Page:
Archive for the ‘Uncategorized’ Category

The Social Network

Posted by ron On September - 29 - 2010


Within a Harvard dorm, two college friends will embark on a journey that will ultimately define their relationship and lead to a discovery worth billions.

How much equity is in popularity contests? Apparently, the answer is in the neighborhood of 15 billion. The Social Network was a snarky dialogue driven film allegedly based on the two principle co-founders of Facebook, Mark Zuckerberg and Eduardo Saverin. When Zuckerberg’s jealous rage and obsession with college fraternities got out of control, academic probation led to the creation of Facebook, a networking website that later established Zuckerberg as the world’s youngest billionaire. Unfortunately, his ascension wasn’t without a few casualties in friendship. Zuckerberg may have redefined networking but in the process alienated every one around him including his best friend, Eduardo Saverin.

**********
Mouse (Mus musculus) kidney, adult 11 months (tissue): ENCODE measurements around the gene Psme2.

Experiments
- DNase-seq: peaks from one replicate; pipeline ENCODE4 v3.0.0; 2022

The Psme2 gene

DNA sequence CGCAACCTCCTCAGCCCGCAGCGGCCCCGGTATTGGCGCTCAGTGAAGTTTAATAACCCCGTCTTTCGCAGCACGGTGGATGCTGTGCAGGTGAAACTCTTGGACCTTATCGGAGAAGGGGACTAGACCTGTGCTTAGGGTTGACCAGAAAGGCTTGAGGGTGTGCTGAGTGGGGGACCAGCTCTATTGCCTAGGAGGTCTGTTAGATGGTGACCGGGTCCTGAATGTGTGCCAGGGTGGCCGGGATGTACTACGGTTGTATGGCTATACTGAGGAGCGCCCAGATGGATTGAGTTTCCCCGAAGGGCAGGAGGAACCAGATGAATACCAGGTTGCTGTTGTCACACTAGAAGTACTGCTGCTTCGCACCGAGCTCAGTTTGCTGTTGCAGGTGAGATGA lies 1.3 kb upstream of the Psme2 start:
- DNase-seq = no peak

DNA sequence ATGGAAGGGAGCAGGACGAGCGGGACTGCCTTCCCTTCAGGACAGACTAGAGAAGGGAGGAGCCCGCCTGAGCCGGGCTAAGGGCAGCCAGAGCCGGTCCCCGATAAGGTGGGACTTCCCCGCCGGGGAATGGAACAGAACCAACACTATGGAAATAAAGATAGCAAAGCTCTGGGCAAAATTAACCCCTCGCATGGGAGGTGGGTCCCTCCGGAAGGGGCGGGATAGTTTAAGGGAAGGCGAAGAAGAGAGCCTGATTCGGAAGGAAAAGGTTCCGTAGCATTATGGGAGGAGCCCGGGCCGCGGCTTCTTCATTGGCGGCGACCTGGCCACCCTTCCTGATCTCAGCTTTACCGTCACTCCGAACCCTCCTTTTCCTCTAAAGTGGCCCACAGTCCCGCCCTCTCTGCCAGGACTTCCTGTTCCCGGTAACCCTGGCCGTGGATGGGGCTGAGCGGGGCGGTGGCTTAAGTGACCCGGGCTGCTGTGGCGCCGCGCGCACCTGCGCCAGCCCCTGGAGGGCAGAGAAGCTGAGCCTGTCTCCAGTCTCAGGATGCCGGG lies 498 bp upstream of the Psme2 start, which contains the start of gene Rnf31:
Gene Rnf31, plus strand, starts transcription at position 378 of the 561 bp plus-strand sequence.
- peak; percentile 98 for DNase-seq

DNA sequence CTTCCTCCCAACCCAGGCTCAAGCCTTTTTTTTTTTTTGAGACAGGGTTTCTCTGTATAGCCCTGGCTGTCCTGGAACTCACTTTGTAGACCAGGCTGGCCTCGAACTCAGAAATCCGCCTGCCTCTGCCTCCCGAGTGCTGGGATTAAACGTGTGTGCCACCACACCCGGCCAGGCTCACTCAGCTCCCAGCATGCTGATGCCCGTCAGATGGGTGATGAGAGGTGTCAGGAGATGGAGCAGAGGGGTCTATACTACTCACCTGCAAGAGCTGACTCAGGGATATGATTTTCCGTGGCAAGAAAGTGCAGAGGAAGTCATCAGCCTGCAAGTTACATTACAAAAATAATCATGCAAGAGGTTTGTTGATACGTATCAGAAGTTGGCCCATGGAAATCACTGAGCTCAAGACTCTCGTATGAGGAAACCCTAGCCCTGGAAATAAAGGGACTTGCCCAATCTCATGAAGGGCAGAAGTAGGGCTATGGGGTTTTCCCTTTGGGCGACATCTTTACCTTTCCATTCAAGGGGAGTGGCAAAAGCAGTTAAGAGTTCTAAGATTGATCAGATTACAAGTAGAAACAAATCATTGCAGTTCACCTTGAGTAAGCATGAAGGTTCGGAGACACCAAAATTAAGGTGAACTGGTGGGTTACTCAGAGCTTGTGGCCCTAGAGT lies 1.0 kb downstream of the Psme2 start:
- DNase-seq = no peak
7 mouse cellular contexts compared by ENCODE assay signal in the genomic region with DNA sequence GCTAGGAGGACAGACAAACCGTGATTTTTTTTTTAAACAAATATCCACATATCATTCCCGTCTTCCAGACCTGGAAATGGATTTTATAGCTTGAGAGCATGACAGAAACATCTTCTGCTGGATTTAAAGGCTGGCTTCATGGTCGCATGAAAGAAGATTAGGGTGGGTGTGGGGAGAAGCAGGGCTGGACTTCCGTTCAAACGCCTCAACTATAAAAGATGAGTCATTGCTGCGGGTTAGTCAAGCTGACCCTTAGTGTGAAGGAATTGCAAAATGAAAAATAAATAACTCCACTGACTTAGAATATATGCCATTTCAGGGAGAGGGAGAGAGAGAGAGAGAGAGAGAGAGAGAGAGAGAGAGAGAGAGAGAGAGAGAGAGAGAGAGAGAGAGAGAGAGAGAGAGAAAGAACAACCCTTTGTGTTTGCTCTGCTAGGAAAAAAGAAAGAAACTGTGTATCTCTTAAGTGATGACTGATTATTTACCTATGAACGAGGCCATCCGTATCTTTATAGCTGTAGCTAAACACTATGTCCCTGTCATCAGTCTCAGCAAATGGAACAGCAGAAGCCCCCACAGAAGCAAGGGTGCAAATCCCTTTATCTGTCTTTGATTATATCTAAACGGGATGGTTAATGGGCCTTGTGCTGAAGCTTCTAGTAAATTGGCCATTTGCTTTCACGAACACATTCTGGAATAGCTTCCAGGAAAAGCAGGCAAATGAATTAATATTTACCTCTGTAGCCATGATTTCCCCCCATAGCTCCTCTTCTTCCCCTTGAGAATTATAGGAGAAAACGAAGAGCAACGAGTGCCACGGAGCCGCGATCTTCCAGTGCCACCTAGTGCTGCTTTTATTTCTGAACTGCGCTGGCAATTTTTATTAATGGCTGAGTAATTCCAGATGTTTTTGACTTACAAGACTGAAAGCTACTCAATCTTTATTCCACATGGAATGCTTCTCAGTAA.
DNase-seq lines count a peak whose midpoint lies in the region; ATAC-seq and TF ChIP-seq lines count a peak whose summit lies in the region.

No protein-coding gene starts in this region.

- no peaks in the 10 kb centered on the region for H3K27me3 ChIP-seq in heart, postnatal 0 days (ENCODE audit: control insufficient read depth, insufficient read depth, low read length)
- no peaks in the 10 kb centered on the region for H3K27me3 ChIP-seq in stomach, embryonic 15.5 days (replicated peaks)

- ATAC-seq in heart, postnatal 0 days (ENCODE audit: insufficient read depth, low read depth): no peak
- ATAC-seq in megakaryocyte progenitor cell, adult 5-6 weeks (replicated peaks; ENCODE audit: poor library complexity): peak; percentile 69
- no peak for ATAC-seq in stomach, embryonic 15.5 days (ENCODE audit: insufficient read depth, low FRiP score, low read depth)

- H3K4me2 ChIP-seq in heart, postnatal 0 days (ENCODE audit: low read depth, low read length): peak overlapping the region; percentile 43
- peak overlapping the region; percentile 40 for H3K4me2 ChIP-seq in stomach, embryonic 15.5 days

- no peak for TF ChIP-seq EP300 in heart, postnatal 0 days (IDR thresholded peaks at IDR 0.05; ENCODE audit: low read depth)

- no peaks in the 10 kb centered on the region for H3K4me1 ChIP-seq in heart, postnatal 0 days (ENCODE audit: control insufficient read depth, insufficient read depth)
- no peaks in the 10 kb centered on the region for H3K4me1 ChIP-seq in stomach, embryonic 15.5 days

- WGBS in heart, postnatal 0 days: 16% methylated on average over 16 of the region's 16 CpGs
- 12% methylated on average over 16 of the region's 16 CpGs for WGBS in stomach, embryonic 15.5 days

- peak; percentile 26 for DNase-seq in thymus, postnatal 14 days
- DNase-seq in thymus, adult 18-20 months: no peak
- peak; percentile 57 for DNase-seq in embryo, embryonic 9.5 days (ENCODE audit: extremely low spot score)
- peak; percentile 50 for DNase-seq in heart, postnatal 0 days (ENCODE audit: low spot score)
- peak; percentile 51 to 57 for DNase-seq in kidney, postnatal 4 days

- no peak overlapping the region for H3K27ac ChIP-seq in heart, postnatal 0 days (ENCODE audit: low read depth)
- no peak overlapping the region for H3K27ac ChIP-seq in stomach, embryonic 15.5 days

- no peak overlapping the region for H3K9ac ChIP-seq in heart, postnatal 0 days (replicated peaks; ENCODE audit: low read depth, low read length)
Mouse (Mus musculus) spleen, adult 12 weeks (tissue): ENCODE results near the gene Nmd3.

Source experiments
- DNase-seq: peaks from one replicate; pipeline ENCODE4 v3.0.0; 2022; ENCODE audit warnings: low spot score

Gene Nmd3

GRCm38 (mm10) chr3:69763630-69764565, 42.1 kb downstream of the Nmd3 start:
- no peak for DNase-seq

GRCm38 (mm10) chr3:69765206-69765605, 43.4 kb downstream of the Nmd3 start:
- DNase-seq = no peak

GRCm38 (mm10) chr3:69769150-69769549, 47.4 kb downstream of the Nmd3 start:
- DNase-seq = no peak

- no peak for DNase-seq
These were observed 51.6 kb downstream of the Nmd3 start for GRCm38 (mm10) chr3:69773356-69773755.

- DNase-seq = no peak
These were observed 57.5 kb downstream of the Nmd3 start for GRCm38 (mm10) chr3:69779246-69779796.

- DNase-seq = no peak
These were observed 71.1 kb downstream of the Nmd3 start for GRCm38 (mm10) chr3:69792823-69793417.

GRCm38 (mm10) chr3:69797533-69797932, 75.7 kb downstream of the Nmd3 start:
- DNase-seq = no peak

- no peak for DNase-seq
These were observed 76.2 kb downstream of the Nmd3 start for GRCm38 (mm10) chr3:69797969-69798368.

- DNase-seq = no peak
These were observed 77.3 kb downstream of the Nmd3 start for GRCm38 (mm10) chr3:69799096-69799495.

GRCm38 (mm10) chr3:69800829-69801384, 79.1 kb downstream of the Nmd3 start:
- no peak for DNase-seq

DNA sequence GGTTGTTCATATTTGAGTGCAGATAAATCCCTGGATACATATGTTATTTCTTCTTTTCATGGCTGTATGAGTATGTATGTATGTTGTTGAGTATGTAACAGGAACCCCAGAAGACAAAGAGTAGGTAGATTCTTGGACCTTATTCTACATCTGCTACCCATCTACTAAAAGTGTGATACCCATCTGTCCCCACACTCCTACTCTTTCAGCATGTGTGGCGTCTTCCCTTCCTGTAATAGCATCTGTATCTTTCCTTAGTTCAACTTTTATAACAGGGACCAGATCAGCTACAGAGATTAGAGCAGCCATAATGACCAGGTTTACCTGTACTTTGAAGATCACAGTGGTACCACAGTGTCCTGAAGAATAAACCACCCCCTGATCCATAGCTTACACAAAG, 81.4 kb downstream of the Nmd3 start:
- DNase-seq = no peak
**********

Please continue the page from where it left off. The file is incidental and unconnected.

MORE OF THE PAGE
Directed by David Fincher, the characters in the Social Network were reduced to personalities within one long internalized dialogue written by Aaron Sorkin. The seamless dialogue was delivered so that words flowed from one person to the next as if one character finished the other person’s thought. Jesse Eisenberg epitomized Zuckerberg’s one track mind and his propensity to act without fear of consequence. He was every bit as convincing as a hopelessly jaded Jewish kid whose explosive insecurities needlessly damaged his relationships. It was hard to empathize with Zuckerberg. He wanted to be sociable. He just wasn’t any good at it. Eisenberg was more than effective at making that point. Perhaps not every thing in life such as popularity can or should be rationalized. Andrew Garfield played the film’s protagonist, suave ambitious business oriented co-founder Eduardo Saverin. It’s extremely difficult to believe what really happened to Saverin and Zuckerberg’s friendship. Garfield depicted Saverin with naive loving nature for his friend, so much that it ultimately was his downfall. Can the viewer buy that he was this naive the entire time? Difficult to say. It was Saverin’s equation that served as Facebook’s search engine. Unlike Zuckerberg, Saverin believed in the idea of beating the odds in life with the terms placed upon them. He jumped into the monotonous games of sororities. Saverin also had something Zuckerberg desired, money. Enter the flamboyant and opportunistic Sean Parker played by Justin Timberlake. No stretch of the imagination, Timberlake played a rock star. He tipped the scales in the favor of leaving the East Coast with the powerful seductive financial strategy: get rich now. Only problem, hedge funds required Zuckerberg to do something very underhanded. The movie needed no visual aids for the ensuing blood bath of scathing insults. By the end of the settlement, neither Zuckerberg nor Saverin could look at each other after all the emotional damage they inflicted upon each other.